The word international in the name Pittsburgh International Airport has been a frail plant in recent years that has needed the mulch of $9 million in subsidies from the Allegheny Conference on Community Development and the state of Pennsylvania to survive.
The recipient was Delta Air Lines, which used the money to start a nonstop service from Pittsburgh to Charles de Gaulle International Airport in June 2009. It was a hopeful boost to a city wanting to revive its former standing as the headquarters of major corporations.
Of course, some people oppose such help as a matter of political ideology, but the subsidies made the difference in helping Pittsburgh's airport keep a toehold in the big league of international travel. Before that, Pittsburgh hadn't had a direct connection to Europe since November 2004, when US Airways terminated its service to London and Frankfurt.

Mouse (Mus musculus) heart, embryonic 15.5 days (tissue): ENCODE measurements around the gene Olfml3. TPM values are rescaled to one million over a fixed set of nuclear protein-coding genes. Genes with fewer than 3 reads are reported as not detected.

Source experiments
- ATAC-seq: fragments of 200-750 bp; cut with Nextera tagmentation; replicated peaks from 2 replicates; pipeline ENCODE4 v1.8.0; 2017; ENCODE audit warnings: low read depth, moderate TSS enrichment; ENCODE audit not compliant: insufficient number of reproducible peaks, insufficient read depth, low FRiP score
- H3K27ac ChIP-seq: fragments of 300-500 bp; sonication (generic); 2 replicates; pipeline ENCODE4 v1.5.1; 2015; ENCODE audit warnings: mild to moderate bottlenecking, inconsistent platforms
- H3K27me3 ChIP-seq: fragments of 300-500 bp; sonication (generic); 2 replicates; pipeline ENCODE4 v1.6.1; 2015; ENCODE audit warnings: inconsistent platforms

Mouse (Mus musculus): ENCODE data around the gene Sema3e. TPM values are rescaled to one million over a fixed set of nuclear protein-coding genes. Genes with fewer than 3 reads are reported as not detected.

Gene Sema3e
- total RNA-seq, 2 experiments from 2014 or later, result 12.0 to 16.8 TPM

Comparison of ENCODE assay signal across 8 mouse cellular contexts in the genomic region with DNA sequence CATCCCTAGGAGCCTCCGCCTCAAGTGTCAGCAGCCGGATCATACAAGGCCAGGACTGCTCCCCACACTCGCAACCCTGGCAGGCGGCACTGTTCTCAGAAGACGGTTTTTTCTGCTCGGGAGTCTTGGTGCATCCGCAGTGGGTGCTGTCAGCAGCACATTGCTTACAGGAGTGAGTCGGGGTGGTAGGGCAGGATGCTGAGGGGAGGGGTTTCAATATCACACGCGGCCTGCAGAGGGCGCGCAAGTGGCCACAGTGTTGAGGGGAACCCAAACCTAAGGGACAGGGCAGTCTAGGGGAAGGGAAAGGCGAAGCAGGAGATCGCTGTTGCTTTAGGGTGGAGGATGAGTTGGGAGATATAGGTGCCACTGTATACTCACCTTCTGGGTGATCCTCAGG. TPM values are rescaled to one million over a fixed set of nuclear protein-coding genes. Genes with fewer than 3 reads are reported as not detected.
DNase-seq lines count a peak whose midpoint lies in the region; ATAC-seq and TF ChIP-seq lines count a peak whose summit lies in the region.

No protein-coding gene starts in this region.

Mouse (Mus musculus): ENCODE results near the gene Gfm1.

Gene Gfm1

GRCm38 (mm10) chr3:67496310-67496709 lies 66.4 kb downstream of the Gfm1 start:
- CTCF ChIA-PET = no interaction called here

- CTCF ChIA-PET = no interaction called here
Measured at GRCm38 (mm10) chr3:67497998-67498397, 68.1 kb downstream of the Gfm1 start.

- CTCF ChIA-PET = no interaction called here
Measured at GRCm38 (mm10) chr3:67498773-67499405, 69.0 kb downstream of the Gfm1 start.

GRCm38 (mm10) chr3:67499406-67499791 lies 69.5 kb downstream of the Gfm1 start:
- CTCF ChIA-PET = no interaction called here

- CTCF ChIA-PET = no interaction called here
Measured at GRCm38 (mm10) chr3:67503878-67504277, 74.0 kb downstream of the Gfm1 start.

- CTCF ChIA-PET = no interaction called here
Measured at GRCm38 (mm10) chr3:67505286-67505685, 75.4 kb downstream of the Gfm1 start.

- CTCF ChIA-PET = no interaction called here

But the subsidies expired in June 2011 and Delta had the right to drop its service in the absence of them. It didn't. Delta continued the service for another year, albeit on a seasonal basis.
The good news is Delta will keep flying to Paris again next year. As announced by Allegheny County Chief Executive Rich Fitzgerald at an event commemorating the 20th anniversary of the midfield terminal, the service will start on May 12 and continue until the last week of October. Delta is hoping to fly to Paris from Pittsburgh five days a week most of the season, a slight increase from last year when the flight operated for five days only in summer.
There's no arguing with success: The subsidies worked to grow the business. Now it appears onward and upward for Pittsburgh International Airport entering the 21st year of its modern phase.